Specifically, it offered a case study of LemonDuck. The blog post’s title? “When coin miners evolve…” Today, beyond using resources for its traditional bot and mining activities, LemonDuck steals credentials, removes security controls, spreads via emails, moves laterally, and ultimately drops more tools for human-operated activity.
LemonDuck’s threat to enterprises is also in the fact that it’s a cross-platform threat. It’s one of a few documented bot malware families that targets Linux systems as well as Windows devices. It uses a wide range of spreading mechanisms — phishing emails, exploits, USB devices, brute force, among others — and it has shown that it can quickly take advantage of news, events, or the release of new exploits to run effective campaigns… Notably, LemonDuck removes other attackers from a compromised device by getting rid of competing malware and preventing any new infections by patching the same vulnerabilities it used to gain access… LemonDuck spreads in a variety of ways, but the two main methods are (1) compromises that are either edge-initiated or facilitated by bot implants moving laterally within an organization, or (2) bot-initiated email campaigns.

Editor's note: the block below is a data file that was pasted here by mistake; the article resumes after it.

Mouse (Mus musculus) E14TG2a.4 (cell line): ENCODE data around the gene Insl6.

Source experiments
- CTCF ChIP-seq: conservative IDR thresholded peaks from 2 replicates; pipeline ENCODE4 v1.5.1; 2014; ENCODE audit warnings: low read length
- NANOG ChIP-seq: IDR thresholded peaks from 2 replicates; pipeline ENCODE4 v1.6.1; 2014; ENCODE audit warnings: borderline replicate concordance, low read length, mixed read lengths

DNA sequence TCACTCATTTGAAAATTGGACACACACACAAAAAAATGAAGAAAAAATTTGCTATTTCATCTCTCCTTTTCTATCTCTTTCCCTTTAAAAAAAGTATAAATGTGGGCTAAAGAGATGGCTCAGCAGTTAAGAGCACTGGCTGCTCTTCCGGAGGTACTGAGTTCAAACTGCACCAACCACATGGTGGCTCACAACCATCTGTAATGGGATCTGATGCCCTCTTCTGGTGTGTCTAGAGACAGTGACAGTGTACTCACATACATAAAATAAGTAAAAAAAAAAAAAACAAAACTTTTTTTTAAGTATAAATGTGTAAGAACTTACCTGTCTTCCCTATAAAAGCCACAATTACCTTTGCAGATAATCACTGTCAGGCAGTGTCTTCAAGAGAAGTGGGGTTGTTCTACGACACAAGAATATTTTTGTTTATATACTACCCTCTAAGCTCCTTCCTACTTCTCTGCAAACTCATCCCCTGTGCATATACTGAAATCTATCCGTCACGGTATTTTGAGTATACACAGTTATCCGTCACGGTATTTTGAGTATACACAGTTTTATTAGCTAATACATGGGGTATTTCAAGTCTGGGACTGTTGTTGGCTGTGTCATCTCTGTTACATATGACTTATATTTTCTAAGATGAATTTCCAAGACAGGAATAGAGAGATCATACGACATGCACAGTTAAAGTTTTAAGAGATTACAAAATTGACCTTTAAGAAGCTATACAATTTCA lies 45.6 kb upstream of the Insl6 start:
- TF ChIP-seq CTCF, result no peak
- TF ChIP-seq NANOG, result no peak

LemonDuck acts as a loader for many other follow-on activities, but one if its main functions is to spread by compromising other systems. Since its first appearance, the LemonDuck operators have leveraged scans against both Windows and Linux devices for open or weakly authenticated SMB, Exchange, SQL, Hadoop, REDIS, RDP, or other edge devices that might be vulnerable to password spray or application vulnerabilities… Other common methods of infection include movement within the compromised environment, as well as through USB and connected drives. These processes are often kicked off automatically and have occurred consistently throughout the entirety of LemonDuck’s operation.